Using persuasive language in interactions

Typically, in exam situations where you have to interact, you will be asked to negotiate: your partner and you will have different (maybe opposing) interests, and you will have to find some common ground, reach an agreement…And one of the strategies you can use to reach that agreement is persuasion– trying to convince your partner that your option is the best one. This is some functional language you can use to persuade your partner(s):

  • Are you saying…? 
  • I’m sure you’ll agree…/I’m sure you’ll recognize…
  • Wouldn’t you say…? 
  • Are you saying that…?
  • It is undeniably the case that …
  • I’m just wondering if …
  • Can I just interrupt you here for a moment (if I may)? [only if you can’t get a word in edgewise]
  • Can I just ask…?
  • Can I just say something here? 
  • Can I point you towards…? 
  • Use question tags/right? 
  • Could we all agree that…/Could we both agree that…

You can find below some examples of persuasive language in negotiations taken from TV shows:

House M.D. ‘Control’: 

Dr. Alison Cameron feels her male colleagues and boss do not take her professional opinions seriously enough, so she has to resort to linguistic resources to try and delude them into thinking that her ideas are actually theirs.

 

Twenty Twelve:

Two senior members of the committee organising the London 2012 Olympics meet two secretaries from Clarence House (The Prince of Wales’s household) to look at ways of linking the 2012 Olympics with the Queen’s Diamond Jubilee celebrations (the 60th anniversary of the Queen’s accession to the throne). They have to negotiate and reach an agreement that both parties may find satisfactory and that suits their needs.

Watch the video with subtitles in English here

  • I’m going to have to stop you there…
  • I see where you’re going with this
  • Shall I tell you what we’re hoping to achieve here? (Shall I tell you what my main aim is?)
  • Could we all agree that…/Could we both agree that…

*Siobhan (the blonde woman in the blue dress) is not the ideal role model for an interaction: she uses way too many fillers (and too informal for her role, actually-she probably wants to sound young and trendy, but she overdoes it): cool, totally, sure, here’s the thing…Besides, she is not very good at listening (which is something you should also do when interacting- listen to what your partner says and respond to that) or at using turn-taking strategies (she keeps interrupting, and as a result she is frequently interrupted or refused the right to speak in return).

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Improve your pronunciation through songs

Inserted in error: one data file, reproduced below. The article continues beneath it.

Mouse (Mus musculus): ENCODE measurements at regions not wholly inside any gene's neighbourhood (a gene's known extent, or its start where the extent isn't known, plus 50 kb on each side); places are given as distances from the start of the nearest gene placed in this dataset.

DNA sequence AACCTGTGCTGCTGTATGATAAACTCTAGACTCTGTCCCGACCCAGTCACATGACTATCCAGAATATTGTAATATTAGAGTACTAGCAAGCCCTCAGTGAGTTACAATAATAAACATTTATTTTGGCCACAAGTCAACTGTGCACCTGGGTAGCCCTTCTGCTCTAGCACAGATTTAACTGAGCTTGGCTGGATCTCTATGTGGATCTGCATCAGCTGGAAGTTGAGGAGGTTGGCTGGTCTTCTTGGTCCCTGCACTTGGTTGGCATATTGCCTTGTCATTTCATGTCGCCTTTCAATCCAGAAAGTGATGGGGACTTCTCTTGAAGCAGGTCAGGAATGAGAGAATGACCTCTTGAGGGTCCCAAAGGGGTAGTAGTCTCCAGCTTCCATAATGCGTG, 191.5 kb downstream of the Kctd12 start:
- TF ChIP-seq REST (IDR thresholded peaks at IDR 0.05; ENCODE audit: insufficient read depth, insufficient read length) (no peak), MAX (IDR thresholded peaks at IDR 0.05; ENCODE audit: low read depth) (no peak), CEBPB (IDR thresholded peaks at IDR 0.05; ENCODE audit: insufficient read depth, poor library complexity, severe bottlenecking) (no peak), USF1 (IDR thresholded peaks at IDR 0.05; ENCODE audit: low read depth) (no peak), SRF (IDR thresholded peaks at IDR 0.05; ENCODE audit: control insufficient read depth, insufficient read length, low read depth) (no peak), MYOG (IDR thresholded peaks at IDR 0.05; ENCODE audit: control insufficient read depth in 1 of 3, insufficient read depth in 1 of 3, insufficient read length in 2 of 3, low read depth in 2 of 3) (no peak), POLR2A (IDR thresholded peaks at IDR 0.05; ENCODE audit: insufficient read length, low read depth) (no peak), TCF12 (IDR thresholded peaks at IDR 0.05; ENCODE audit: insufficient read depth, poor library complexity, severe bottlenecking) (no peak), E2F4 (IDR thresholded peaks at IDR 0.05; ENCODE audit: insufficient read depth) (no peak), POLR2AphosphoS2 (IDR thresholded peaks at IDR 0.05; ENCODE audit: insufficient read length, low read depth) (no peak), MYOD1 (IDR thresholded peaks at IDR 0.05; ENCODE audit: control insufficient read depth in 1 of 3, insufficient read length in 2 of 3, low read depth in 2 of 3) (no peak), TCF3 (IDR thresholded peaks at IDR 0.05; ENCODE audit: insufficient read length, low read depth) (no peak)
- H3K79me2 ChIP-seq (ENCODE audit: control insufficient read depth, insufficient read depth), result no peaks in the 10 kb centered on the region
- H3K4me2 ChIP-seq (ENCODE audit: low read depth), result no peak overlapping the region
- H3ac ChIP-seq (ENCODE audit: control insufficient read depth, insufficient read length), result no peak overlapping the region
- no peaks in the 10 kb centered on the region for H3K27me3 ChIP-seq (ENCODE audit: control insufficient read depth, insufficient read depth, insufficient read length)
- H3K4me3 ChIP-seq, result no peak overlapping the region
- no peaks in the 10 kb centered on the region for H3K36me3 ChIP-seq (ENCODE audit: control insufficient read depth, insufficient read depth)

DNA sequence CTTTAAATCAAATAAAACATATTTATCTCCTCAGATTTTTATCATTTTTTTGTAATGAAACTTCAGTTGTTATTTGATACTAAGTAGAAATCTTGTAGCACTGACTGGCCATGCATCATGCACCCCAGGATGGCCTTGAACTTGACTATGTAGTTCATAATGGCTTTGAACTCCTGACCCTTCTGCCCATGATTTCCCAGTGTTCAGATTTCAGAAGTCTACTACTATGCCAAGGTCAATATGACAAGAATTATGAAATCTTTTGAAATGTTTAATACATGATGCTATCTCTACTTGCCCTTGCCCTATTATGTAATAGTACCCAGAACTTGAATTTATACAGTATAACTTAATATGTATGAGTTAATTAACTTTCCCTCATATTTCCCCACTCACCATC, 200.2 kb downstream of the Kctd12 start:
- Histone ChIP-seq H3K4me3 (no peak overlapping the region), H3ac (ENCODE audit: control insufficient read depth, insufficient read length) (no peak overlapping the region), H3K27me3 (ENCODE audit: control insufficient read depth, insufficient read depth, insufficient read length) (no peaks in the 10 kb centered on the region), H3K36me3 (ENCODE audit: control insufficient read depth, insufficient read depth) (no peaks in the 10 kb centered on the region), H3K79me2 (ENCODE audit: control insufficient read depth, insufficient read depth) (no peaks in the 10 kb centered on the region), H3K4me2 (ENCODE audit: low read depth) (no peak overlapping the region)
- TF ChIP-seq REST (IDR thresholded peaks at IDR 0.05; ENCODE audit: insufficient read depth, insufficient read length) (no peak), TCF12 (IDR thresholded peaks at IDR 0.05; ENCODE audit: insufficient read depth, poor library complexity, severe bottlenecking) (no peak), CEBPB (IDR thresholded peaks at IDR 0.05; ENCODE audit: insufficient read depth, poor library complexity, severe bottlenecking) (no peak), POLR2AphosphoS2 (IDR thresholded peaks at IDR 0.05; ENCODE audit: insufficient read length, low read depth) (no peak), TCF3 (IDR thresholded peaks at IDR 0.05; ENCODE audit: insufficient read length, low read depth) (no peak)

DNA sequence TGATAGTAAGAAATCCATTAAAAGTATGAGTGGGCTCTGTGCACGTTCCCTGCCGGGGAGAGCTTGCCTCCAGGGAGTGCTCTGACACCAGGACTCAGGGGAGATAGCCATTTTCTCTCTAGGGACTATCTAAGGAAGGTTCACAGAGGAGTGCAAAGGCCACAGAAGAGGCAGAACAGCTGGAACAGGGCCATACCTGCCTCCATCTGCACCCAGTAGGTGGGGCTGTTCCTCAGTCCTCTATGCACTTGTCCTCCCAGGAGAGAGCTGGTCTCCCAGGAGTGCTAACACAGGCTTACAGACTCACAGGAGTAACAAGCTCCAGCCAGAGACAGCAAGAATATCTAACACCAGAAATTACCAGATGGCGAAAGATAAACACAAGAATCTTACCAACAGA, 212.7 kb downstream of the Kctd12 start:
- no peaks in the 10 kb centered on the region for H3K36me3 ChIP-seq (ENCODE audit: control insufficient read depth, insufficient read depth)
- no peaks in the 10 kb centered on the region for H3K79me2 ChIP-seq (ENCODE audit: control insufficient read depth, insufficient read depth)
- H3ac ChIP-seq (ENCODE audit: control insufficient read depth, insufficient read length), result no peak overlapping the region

The summer holidays are coming, and this is an ideal time to keep practising your English without much effort, just by listening to songs in English. In the video below you can find a short description of four phonological features of English (characteristics of English pronunciation) which are present in all geographical varieties/accents of English. If you know about them, you can incorporate them into your own way of speaking English:

  1. Aspiration /h/, /p/, /t/, /k/
  2. Weak forms of grammatical words (to, of, for, from…)
  3. ‘S’+ consonant at the beginning of words (in Spain)
  4. coalescence (want you, need you)

But rather than pronounce those sounds myself, I thought it would be much better if you could listen to well-known songs where these traits/characteristics are present. The examples chosen to illustrate the pronunciation features include songs by Ed Sheeran, Lewis Capaldi, Sia, Adele, Lady Gaga, The Beatles and Queen, among others.

Watch the video below for an explanation of the four traits. All along the video, you will be presented with links to fragments taken from songs. You can either scan the QR codes which will be appearing in the video, or click on the links at the end of this post:

Click here to open the video in a new tab

You can watch the video with subtitles. Click on the CC/subtitles icon if they don’t start automatically. You can also skip parts of the video, by clicking on the video chapter that interests you the most (click on the timestamp-the red line as you watch the video, or, if you watch the video on YouTube, open the description below the video and click on the timestamp of the topic of your choice).

You can find a summary of some of the songs mentioned in the video in this infographic (click on the image to open it on a new tab and activate the interactive elements):

Exercise: Read the lyrics to ‘The Scientist’ by Coldplay and try to identify the pronunciation features present in the blue sounds/chunks of speech.  Then listen to the song to check if your guesses were correct. Could you notice the way the singer pronounces those sounds?